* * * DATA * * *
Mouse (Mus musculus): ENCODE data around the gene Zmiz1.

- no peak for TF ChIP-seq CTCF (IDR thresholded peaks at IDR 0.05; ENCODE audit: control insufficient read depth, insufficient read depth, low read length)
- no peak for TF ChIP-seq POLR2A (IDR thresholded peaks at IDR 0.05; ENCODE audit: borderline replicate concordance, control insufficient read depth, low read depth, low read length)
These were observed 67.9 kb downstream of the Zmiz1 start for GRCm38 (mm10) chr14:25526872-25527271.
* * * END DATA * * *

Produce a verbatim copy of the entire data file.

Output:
Mouse (Mus musculus): ENCODE data around the gene Zmiz1.

- no peak for TF ChIP-seq CTCF (IDR thresholded peaks at IDR 0.05; ENCODE audit: control insufficient read depth, insufficient read depth, low read length)
- no peak for TF ChIP-seq POLR2A (IDR thresholded peaks at IDR 0.05; ENCODE audit: borderline replicate concordance, control insufficient read depth, low read depth, low read length)
These were observed 67.9 kb downstream of the Zmiz1 start for GRCm38 (mm10) chr14:25526872-25527271.